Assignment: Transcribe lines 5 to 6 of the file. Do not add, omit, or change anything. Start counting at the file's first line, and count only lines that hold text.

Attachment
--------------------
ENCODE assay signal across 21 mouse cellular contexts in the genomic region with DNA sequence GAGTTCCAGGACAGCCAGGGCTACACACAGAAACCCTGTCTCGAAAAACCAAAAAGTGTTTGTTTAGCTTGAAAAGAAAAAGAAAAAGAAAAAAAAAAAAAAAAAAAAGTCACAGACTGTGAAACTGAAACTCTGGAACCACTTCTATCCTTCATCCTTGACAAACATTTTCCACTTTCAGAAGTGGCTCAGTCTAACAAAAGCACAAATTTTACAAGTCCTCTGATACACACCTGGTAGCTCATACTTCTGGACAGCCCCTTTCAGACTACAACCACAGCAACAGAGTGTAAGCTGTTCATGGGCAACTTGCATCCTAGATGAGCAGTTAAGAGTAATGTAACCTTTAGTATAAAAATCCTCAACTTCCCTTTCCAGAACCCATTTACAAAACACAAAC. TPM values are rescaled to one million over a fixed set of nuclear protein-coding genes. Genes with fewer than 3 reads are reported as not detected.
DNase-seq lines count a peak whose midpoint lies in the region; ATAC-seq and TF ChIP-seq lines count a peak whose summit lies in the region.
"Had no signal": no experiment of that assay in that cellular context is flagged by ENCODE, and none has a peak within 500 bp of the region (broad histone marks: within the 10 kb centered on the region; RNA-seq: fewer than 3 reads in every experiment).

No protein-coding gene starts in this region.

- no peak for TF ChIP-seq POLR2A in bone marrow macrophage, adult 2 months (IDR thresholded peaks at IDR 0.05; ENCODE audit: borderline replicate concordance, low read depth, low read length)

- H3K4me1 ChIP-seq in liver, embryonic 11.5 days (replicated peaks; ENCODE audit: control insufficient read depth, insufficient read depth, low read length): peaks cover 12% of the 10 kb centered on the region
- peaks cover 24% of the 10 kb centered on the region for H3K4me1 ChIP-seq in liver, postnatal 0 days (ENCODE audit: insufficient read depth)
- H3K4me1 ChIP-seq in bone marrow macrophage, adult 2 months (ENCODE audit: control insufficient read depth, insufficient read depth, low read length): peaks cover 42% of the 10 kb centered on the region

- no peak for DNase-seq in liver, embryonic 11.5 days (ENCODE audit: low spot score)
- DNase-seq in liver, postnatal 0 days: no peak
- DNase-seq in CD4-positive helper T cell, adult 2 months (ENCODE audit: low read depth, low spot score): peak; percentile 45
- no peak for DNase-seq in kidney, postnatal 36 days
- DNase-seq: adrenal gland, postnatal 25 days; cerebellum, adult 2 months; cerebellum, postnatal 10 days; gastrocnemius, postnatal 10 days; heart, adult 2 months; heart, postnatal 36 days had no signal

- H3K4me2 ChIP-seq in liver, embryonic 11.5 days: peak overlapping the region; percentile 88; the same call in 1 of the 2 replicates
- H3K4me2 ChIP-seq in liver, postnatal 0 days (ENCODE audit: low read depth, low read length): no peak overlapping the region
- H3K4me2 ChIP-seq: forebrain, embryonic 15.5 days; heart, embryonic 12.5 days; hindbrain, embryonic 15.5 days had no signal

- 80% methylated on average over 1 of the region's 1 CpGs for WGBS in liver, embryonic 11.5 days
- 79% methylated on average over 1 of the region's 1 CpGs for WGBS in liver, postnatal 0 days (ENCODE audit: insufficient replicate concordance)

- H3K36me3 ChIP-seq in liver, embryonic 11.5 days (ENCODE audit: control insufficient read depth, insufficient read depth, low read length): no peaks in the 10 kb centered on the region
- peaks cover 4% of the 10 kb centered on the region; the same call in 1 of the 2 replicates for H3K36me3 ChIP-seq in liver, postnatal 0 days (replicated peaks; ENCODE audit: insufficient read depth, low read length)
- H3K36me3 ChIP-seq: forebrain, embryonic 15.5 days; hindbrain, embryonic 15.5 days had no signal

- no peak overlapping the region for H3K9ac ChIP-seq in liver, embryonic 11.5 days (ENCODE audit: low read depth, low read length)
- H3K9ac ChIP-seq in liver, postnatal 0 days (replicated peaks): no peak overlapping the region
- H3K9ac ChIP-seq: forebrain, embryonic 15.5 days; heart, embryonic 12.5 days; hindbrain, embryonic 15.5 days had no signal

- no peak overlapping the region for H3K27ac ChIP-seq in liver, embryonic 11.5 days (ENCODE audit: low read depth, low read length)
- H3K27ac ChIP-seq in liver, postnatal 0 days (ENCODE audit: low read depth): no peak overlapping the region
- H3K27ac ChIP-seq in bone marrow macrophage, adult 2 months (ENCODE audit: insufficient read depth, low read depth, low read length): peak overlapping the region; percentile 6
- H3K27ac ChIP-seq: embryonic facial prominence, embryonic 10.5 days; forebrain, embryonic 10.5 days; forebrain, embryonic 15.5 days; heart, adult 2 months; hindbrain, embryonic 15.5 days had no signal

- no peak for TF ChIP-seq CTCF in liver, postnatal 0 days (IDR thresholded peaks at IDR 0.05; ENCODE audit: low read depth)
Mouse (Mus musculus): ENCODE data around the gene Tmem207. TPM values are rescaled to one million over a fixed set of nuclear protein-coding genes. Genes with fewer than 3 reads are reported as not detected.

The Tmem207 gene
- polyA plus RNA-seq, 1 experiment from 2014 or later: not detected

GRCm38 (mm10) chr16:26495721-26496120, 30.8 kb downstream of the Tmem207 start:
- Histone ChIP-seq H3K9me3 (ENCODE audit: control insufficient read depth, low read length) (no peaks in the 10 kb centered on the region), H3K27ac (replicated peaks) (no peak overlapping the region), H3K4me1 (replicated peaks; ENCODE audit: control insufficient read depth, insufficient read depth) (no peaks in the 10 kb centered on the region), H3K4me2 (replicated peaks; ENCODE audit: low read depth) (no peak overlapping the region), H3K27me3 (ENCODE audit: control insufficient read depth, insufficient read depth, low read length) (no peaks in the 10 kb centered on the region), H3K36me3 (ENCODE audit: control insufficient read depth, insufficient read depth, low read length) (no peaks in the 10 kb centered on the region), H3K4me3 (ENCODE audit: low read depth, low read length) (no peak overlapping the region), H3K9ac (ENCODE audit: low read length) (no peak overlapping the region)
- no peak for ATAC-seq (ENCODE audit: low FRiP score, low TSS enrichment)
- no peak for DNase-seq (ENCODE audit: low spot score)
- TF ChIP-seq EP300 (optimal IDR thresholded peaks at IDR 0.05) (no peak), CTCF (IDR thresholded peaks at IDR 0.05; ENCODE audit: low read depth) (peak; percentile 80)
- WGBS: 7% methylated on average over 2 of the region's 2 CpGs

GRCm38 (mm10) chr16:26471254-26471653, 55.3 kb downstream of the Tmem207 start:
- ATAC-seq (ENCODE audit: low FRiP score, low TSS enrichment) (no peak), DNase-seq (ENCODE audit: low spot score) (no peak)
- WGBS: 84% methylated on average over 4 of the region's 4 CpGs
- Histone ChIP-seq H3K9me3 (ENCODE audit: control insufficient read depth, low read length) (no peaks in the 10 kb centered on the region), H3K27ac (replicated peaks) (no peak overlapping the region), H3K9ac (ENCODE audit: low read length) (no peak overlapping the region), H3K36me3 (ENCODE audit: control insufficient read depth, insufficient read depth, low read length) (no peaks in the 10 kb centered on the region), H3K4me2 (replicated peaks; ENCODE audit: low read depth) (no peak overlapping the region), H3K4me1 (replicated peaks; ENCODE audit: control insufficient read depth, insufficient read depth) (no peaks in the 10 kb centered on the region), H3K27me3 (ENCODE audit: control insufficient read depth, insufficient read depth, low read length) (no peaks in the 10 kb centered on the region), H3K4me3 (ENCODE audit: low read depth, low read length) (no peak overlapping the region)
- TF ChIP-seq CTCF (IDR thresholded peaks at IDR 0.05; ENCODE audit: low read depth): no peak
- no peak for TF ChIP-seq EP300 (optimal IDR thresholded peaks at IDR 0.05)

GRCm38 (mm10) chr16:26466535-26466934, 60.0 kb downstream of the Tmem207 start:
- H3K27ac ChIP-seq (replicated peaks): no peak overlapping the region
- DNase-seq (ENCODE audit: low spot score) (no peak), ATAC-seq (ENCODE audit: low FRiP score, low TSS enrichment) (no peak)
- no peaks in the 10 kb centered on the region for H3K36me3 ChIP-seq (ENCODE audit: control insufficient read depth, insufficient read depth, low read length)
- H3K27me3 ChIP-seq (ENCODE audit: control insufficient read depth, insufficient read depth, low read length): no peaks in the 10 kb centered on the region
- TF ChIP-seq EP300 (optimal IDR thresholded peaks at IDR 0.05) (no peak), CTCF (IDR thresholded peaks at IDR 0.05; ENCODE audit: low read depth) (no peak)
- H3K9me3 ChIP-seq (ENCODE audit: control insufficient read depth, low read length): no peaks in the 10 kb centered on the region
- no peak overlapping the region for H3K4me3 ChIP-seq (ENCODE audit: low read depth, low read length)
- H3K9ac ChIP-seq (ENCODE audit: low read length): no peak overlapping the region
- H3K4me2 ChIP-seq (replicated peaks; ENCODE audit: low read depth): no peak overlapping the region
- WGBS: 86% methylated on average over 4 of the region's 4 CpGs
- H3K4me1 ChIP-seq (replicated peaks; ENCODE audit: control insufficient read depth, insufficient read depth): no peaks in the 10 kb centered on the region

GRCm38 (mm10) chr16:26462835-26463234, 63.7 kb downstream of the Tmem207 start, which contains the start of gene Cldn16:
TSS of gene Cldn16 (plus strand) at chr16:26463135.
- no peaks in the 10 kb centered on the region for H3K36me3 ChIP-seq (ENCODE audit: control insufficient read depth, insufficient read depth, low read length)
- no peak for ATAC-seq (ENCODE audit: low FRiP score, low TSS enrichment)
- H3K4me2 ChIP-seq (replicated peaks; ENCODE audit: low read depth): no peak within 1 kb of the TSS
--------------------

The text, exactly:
- no peak for TF ChIP-seq POLR2A in bone marrow macrophage, adult 2 months (IDR thresholded peaks at IDR 0.05; ENCODE audit: borderline replicate concordance, low read depth, low read length)

- H3K4me1 ChIP-seq in liver, embryonic 11.5 days (replicated peaks; ENCODE audit: control insufficient read depth, insufficient read depth, low read length): peaks cover 12% of the 10 kb centered on the region